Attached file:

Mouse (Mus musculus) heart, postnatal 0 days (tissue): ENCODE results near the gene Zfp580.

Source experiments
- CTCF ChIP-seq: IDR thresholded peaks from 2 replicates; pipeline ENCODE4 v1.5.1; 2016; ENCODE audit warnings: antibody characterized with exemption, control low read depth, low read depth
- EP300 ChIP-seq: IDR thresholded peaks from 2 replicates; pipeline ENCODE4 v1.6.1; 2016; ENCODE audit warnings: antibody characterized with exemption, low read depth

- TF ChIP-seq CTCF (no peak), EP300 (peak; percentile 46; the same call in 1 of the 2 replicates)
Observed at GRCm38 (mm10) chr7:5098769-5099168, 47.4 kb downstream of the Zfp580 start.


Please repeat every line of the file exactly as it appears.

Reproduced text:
Mouse (Mus musculus) heart, postnatal 0 days (tissue): ENCODE results near the gene Zfp580.

Source experiments
- CTCF ChIP-seq: IDR thresholded peaks from 2 replicates; pipeline ENCODE4 v1.5.1; 2016; ENCODE audit warnings: antibody characterized with exemption, control low read depth, low read depth
- EP300 ChIP-seq: IDR thresholded peaks from 2 replicates; pipeline ENCODE4 v1.6.1; 2016; ENCODE audit warnings: antibody characterized with exemption, low read depth

- TF ChIP-seq CTCF (no peak), EP300 (peak; percentile 46; the same call in 1 of the 2 replicates)
Observed at GRCm38 (mm10) chr7:5098769-5099168, 47.4 kb downstream of the Zfp580 start.